low carb diet

  1. The real cause of food addiction

    How sugar leads to you stuffing your face

    Ready to start the New Year off right? Then STOP obsessing over fat... STOP counting calories... STOP worrying about how much meat you're eating and finally START the one diet that can chase away the pounds, prevent diabetes and protect the brain and heart at the same time.

    It's the high-fat, low-carb diet, of course. And new research proves -- AGAIN -- that the fats in this great-tasting healthy lifestyle don't lead to overeating.

    It's sugar.

    Sugar lights up the reward center of the brain in ways that fats never can despite the fact that fats are, when it comes down to it, far more delicious.

    After all, what would you rather have: bacon, or a lollypop?

    I rest my case.

    In the new study, more than 100 healthy teens were given milkshakes with varying levels of fats and sugars as their brains were scanned. Fat content almost didn't matter. What did matter was sugar: the more sugar in the shake, the crazier the brain's reward center went.

    The biggest burst of activity came with a shake loaded in sugar, but relatively low in fat. The putamen, insula and rolandic operculum lit up like the Times Square ball on New Year's Eve.

    Together, these three parts of the brain make up the food reward system -- or the part that causes you to eat, eat, eat until you burst, burst, burst.

    The researchers tried upping the fat levels in that high-sugar shake, but the extra fat didn't make a difference at all.

    Just the sugar. And that, folks, is why people overeat: SUGAR.

    This study focused on pure sugar, but all carbs have a similar effect, leading to cravings, hunger, overeating and eventually weight gain and obesity. Fats, meanwhile, do the opposite -- leaving you feeling full and satisfied and far less likely to overeat.

    So this year, make a resolution you can keep. Finally start a low-carb diet of your own and watch the pounds melt away.

    Step one: Toss the margarine and stock up on butter.

    Keep reading to find out why.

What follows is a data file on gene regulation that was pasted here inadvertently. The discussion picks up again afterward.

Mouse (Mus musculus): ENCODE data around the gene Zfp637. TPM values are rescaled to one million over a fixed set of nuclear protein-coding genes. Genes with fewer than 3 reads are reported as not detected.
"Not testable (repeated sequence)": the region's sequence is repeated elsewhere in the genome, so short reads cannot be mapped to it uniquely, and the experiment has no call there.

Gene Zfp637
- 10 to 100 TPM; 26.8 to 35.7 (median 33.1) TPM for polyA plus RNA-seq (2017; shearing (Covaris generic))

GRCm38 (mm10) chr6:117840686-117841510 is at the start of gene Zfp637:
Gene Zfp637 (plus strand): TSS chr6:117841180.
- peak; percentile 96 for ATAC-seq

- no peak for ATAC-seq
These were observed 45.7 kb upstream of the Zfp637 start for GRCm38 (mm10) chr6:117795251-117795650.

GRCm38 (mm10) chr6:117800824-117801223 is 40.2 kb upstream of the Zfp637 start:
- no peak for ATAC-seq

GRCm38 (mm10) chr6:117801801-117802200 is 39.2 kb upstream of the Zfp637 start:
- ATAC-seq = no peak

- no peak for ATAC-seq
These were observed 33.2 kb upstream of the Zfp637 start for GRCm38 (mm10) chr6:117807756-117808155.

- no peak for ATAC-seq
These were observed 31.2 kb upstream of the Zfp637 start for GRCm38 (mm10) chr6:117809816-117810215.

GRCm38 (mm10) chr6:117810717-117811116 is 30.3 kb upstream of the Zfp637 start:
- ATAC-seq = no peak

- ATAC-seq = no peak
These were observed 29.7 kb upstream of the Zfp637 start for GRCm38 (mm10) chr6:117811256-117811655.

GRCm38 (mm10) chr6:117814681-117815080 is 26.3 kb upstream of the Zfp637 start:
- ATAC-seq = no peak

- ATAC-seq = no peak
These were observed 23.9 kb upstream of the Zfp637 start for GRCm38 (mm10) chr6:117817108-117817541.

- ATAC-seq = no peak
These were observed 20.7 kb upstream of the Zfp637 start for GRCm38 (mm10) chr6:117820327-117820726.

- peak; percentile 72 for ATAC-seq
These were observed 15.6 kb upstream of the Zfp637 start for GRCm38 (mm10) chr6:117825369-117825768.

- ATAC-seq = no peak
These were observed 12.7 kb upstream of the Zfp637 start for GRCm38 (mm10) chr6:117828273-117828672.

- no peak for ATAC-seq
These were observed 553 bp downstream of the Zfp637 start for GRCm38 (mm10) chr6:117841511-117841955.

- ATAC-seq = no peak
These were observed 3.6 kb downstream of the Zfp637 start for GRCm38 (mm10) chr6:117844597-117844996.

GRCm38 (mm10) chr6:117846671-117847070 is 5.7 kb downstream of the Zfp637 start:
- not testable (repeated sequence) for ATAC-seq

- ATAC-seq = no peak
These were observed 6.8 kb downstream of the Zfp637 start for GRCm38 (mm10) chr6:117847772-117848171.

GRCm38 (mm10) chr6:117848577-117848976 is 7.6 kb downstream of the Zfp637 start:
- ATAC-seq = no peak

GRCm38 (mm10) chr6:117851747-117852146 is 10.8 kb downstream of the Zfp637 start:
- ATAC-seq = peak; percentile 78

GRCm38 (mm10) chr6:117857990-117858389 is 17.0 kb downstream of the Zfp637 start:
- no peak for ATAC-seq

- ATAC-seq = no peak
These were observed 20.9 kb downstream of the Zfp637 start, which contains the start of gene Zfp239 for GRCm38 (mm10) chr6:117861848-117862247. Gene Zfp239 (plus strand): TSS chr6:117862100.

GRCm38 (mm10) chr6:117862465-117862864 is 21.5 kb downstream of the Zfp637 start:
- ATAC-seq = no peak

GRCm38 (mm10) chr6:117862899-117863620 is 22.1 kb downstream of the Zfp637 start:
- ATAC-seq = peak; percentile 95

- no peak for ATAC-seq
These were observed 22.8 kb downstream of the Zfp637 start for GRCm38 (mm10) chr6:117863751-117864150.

2. How the modern diet leads to heart disease

    Saturated fats protect the heart

    Break out the steak knives!

    It's time to enjoy your favorite cut of beef -- served rare, of course -- and do it without an ounce of guilt, because the saturated fats you've been so afraid of aren't bad for you.

    They're GOOD for you, and now it's not just me telling you this.

    A new report in the British Medical Journal details a half-century of lies on saturated fats -- lies that led directly to today's deadly low-fat diet packed in sugar and carbs and the current epidemic of heart disease.

    Since the 1970s, our fat intake has fallen from 40 percent of diet to just 30 percent of diet -- but we haven't gotten healthier.

    In fact, we've gotten fatter and sicker, with obesity and diabetes rates skyrocketing.

    And that cholesterol everyone's so obsessed with? Time to find a new obsession -- because as Dr. Aseem Malhotra points out in BMJ, 75 percent of all patients admitted to the hospital for heart attack symptoms have normal cholesterol levels.

    Something else those heart-attack patients share is high blood sugar -- and many have either metabolic syndrome or diabetes, too.

    These aren't conditions caused by fats or cholesterol. They're caused by the foods that have replaced fats and cholesterol in the low-fat diet -- they're caused by carbs, especially sugars.

    If all this sounds familiar, it's because the BMJ report reads a lot like a Daily Dose "greatest hits" column. And if you're a longtime reader, that means you're already a step ahead of the BMJ audience.

    Now, let me put you another step ahead. Dr. Malhotra is a cardiologist, so he's just looking at the heart angle here -- and that's certainly a biggie.

    But it's not the only angle.

    The blood sugar spikes caused by a high-carb diet can do more than lead to metabolic syndrome, diabetes, heart disease and heart attack. They can damage brain tissue, leading to memory loss, dementia and Alzheimer's disease.

    Carbs (especially sugars) can also fuel certain tumors, which is why an ultra-low-carb diet could actually cure some cancers.

    There's one answer here folks, and one answer only: Give up the carbs... say no to sugar... and give your body all the healthy fats you never should have given up in the first place.

  3. Docs told not to say 'obese'

    In one of the most outrageous examples of PC censorship yet, British docs are being told not to use the word "obese."
  4. The diet that can beat aging

    A low-carb diet isn't just good for your waistline -- new research shows it can also fight the inward signs of aging.
  5. Fruits and vegetables won't make you less hungry

    People on a diet are often told to eat more fruits and vegetables -- but eating more produce won't reduce hunger, and it could even lead to weight gain.
  6. Low-carb diets don't hurt kidneys

    A new study proves that the low-carb diet doesn't harm kidneys, busting one of the biggest myths about the high-fat, high-protein lifestyle.
  7. Dangerous and ineffective diet drug lorcaserin wins approval

    The diet drug lorcaserin was approved by an FDA panel despite the fact that it didn't even meet the agency's own standards for effectiveness.
  8. Low-carb diet proven to work better for diabetics

    A new study confirms that a low-carb diet works far better than a low-fat diet for diabetics, helping them to lose weight and gain control of their blood sugar.
  9. The WRONG way to 'beat' diabetes

    If you want to beat diabetes, you CAN beat diabetes -- and you can do it without drugs or surgery. It's the hard way, but anything worth doing is worth doing right.
  10. Red meat 'study' is more lies in disguise

    Another day, another phony attack on red meat.

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